I don’t intend for a moment to suggest that teaching us truths is all that the Lord intends in Scripture: there is also raising affection, teaching us how to praise, how to pray, how to see the depth of our own sin, how marvelous the gift of salvation is, and a thousand other things. (Alvin Plantinga, Warranted Christian Belief, page 380fn)

This footnoted comment by Plantinga is telling of his distortion of language. He “suggests” that the Lord teaches something other than “truths.” The only category other than “truths” is “falsehoods.” Now, I do not mean to suggest that Plantinga believes that his list of “affection,” “praise,” etc. are falsehoods. But for a philosopher of his standing to “suggest” that his entire list of items does not fall under the category of truth is misleading at best, and derogatory of Scripture and its Writer at worst.

Over and over, Jesus identified Himself with “truth.” For example, “I am the way, the truth, and the life” (John 14:6). All Scripture is “truth” (John 17:17). The items that Plantinga has named are truth. “Raising affection” (at least as far as the fruit of the Spirit is concerned, Galatians 5:22-23) is truth. “Great is the Lord and greatly to be praised” (Psalm 48:1) is truth. “How to pray,” for example, The Lord’s Prayer, is truth. The “marvelous gift of salvation” is truth. If all that he means in “a thousand other things” is Scriptural, then they are also truth.

“Ed, you are nitpicking! Plantinga was merely saying that all Scripture is not about doctrine. It speaks to our emotions, praise, and the other items that he names.” I beg to differ—strongly. Again, Plantinga is a renowned philosopher. He knows what he is saying, and he means what he says. “But let us assume that what you have said is what he meant—all Scripture is not about doctrine.” Oh? That statement is curious. What in Scripture is not about doctrine? Most of the Bible is history. About one-half of The Apostle’s Creed, the first doctrinal statement of the Church, is history. Is history doctrine? Of course! Other Scripture is classified as Wisdom books, for example, Proverbs and Ecclesiastes. Surely, these books are doctrinal. Then, there are 150 songs or Psalms. These are surely part of Plantinga’s “praise.” These are doctrinal as well. Everything that the Bible says is true and doctrinal!

Now, Plantinga has only voiced what evangelicals in general have come to believe: that somehow the Bible has categorical statements that are non-doctrinal and apparently something other that “truths.” For example, many of the Apostle Paul’s books have a first portion on “doctrine” and a latter portion that is “practical.” But, dear brothers and sisters, is Paul’s “practical” portion any less doctrinal or true? Surely not! Again, everything that the Bible says is true and doctrinal!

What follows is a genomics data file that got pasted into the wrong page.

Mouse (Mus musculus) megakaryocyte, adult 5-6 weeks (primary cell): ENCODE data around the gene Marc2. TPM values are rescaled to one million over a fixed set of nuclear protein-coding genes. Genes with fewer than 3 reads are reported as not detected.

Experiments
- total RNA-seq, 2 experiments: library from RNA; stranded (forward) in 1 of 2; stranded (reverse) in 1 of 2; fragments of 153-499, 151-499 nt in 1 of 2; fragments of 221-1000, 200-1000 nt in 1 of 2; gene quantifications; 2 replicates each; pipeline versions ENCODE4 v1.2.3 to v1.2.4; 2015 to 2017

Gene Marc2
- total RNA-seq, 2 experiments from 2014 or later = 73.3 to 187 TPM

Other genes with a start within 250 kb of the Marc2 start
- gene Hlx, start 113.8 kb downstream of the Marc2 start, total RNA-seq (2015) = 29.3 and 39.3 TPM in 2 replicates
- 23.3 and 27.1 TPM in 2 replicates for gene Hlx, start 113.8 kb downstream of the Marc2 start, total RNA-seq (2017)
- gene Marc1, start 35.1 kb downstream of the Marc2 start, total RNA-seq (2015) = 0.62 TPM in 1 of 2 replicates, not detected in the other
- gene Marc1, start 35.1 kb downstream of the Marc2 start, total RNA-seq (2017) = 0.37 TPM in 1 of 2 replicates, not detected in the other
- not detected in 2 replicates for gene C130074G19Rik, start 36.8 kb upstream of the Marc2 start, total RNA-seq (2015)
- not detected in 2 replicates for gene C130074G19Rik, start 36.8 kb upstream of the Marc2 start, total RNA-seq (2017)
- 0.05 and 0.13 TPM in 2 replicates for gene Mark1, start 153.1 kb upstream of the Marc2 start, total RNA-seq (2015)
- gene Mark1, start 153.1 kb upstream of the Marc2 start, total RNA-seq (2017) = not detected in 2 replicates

For almost 200 years, American Christianity has been moving off of its doctrinal base. While we rail at the Neo-orthodox and liberal Christians for their non-belief of Scripture, evangelicals have their own language to minimize Scripture. “The Lord told me ____” (to do such and such). “The Lord led me to _____” (something to say or act). “I feel that ______ (I should say or do a particular thing). God speaks to both the “head” and the “heart.” And, for our purposes here and as Plantinga says, the Bible teaches us something other than “truths.” These words and phrases are evidence for “non-doctrinal” truths.

What Plantinga should mean, to remain orthodox, is that the Bible teaches us truths for different areas: “affections,” “praise,” “prayer,” “sin,” and “salvation.” With that statement I would agree. “OK, Ed, he made a slight misstatement. So what?” With everything else that Plantinga says in all his other writings, I don’t believe that this statement is said in error. I will discuss his use of language in other areas at other times, but I find this statement typical. Plantinga uses language skillfully to discuss his complex arguments with great precision. I am only analyzing what he has said here.

Plantinga and others have distanced themselves from traditional philosophical problems, such as truth, belief, reason, etc., developing their own terminology (“Reformed epistemology,” “warrant,” “defeaters,” etc.). They have made complex, what was once more simple. This simple statement in his footnote is typical of what I call “obfuscation.” The Bible, for the most part, has a simple and clear message. Philosophers, theologians, and others have a way of making it more complex that God intended. Plantinga is not helping with this simplicity—in fact, he is teaching the opposite. While perhaps not intended, he is championing that Scripture is teaching us something other than “truths.”